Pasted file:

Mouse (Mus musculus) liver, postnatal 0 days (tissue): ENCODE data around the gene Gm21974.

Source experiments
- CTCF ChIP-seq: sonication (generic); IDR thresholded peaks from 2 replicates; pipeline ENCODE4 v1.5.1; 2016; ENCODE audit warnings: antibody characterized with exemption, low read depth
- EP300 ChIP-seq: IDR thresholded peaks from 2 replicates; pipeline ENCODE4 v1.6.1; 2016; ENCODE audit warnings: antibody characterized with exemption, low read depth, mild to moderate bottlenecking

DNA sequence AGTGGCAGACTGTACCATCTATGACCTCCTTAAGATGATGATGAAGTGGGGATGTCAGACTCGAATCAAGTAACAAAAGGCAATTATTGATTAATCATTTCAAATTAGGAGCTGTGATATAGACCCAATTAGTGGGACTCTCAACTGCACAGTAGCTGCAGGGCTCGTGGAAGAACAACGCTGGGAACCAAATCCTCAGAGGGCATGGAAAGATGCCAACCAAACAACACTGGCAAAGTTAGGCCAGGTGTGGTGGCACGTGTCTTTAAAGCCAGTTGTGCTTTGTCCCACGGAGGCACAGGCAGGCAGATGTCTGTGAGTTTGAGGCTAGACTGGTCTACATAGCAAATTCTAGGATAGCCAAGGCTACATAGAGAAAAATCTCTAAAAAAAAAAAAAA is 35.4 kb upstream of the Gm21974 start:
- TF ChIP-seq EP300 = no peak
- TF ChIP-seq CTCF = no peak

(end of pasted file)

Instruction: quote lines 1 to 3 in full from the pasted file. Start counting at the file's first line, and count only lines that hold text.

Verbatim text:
Mouse (Mus musculus) liver, postnatal 0 days (tissue): ENCODE data around the gene Gm21974.

Source experiments
- CTCF ChIP-seq: sonication (generic); IDR thresholded peaks from 2 replicates; pipeline ENCODE4 v1.5.1; 2016; ENCODE audit warnings: antibody characterized with exemption, low read depth